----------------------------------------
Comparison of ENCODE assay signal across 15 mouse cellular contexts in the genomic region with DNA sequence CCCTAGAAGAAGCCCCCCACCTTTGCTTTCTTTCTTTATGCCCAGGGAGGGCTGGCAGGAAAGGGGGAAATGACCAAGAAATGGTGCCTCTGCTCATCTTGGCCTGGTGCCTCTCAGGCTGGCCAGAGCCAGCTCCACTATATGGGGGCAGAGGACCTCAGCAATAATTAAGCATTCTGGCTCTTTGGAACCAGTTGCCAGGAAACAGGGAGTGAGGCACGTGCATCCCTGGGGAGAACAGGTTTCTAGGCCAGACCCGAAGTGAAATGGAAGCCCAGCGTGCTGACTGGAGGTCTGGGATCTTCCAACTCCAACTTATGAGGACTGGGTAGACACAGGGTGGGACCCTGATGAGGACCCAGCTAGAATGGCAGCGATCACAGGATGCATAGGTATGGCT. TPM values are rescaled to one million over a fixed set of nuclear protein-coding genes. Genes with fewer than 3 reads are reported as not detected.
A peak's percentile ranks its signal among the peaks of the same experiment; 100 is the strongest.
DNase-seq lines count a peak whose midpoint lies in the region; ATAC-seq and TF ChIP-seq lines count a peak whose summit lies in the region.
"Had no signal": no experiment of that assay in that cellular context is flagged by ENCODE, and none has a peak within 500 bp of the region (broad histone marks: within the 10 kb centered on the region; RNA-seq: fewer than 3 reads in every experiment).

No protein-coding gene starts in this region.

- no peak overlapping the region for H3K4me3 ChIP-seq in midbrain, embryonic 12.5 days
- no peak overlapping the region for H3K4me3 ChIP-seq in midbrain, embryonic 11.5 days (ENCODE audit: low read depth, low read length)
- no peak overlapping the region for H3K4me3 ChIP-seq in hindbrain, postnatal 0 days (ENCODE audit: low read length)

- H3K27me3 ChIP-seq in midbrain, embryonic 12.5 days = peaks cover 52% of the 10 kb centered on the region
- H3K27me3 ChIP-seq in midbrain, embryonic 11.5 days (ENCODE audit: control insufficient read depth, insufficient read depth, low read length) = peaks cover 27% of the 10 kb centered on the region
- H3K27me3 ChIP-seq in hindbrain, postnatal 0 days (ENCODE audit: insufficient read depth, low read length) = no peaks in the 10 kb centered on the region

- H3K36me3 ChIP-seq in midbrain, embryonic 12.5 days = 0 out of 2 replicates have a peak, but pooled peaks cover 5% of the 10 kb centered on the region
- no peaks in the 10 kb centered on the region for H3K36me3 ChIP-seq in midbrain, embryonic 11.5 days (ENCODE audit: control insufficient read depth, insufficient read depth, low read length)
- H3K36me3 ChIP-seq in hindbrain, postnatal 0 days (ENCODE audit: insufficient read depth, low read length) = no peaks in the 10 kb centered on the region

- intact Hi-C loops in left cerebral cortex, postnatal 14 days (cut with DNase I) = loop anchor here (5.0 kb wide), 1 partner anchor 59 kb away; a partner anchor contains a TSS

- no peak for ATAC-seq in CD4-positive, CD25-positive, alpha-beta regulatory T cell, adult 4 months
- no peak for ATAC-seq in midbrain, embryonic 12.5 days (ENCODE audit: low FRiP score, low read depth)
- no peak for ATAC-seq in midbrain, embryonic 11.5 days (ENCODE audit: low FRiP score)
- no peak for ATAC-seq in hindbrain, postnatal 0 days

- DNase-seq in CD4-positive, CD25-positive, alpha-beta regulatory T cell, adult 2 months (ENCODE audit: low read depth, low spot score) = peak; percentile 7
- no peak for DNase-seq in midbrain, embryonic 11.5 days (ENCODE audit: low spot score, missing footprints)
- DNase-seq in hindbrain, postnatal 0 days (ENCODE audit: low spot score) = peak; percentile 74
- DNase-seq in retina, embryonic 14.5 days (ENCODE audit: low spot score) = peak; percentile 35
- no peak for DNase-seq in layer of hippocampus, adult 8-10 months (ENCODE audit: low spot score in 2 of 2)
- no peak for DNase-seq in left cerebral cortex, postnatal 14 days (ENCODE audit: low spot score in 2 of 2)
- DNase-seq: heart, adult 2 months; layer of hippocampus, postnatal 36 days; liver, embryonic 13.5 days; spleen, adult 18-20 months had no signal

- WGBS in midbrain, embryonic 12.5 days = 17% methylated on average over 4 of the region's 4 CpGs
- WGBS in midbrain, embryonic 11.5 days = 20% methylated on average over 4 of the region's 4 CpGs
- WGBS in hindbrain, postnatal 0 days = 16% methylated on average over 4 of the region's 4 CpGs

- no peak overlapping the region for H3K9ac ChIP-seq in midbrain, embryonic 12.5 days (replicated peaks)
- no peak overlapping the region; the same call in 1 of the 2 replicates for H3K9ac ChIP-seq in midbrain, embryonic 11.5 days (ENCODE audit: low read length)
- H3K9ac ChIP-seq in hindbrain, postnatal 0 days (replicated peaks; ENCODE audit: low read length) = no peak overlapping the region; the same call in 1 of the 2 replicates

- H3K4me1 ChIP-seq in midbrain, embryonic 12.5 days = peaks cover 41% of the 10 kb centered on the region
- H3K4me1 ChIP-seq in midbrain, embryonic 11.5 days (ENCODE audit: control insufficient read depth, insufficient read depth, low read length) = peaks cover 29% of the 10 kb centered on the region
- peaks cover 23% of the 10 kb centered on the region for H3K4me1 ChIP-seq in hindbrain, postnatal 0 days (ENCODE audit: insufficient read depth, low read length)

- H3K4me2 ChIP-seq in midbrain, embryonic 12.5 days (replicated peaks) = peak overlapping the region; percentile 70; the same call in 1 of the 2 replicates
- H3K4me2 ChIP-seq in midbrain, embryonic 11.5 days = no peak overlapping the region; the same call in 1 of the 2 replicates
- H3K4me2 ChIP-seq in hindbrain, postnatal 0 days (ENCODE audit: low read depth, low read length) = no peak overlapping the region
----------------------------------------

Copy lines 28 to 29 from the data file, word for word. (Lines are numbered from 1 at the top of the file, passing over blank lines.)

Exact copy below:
- WGBS in midbrain, embryonic 11.5 days = 20% methylated on average over 4 of the region's 4 CpGs
- WGBS in hindbrain, postnatal 0 days = 16% methylated on average over 4 of the region's 4 CpGs